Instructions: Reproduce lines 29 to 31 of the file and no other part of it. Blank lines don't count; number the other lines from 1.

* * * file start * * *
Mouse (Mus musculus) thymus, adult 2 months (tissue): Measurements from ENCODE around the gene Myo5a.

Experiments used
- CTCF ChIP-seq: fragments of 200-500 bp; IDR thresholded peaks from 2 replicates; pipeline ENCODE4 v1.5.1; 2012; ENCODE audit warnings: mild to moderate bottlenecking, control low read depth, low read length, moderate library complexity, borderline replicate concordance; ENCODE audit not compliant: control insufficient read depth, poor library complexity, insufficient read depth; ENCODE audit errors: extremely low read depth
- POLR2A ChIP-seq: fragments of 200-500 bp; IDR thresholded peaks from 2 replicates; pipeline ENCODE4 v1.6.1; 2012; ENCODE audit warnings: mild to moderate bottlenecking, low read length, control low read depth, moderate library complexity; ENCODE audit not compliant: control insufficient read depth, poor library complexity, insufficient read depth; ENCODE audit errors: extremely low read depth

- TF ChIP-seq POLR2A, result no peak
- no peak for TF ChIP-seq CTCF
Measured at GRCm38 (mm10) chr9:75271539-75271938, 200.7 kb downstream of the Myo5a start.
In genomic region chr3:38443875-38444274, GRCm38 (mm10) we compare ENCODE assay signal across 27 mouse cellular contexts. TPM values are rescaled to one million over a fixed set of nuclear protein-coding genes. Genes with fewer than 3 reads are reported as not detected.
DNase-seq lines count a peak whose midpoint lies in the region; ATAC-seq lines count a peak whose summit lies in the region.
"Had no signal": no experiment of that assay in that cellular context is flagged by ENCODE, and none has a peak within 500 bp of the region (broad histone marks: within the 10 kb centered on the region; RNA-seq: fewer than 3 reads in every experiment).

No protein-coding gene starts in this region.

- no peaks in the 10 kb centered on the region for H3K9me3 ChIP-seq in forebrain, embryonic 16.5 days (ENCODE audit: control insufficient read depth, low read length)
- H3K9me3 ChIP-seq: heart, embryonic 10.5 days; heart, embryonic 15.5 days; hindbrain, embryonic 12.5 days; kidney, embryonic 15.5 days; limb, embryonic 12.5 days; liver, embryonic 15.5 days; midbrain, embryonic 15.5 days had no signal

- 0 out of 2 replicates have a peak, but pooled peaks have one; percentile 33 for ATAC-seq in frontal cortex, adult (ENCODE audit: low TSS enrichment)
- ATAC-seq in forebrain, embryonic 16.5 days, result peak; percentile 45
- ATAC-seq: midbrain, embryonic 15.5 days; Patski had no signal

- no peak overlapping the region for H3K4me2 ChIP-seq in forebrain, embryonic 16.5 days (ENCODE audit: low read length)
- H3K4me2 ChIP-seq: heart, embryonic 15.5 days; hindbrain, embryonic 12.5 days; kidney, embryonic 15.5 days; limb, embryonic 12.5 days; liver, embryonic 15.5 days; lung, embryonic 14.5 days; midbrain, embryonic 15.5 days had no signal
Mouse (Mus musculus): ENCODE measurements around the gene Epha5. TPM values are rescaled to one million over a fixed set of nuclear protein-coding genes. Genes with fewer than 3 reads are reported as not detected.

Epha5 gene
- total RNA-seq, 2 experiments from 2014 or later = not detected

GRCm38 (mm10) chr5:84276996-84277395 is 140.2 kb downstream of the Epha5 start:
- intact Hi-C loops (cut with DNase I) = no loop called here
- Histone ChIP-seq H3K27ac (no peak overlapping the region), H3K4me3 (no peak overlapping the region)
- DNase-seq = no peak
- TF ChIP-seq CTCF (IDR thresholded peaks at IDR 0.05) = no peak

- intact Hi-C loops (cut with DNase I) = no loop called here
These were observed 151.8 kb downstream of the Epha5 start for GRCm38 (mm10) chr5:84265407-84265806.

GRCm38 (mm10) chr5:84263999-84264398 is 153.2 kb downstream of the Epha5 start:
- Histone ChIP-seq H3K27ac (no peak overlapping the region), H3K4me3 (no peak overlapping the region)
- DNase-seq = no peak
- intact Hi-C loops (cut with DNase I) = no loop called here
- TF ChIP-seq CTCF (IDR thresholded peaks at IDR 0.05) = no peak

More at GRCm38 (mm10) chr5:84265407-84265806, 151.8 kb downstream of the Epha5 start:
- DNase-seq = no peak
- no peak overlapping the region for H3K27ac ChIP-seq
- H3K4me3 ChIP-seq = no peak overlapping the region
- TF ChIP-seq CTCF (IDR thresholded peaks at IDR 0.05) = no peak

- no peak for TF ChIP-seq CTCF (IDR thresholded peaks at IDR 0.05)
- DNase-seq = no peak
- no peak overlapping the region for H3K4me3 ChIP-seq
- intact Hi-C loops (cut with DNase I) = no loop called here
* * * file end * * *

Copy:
GRCm38 (mm10) chr5:84263999-84264398 is 153.2 kb downstream of the Epha5 start:
- Histone ChIP-seq H3K27ac (no peak overlapping the region), H3K4me3 (no peak overlapping the region)
- DNase-seq = no peak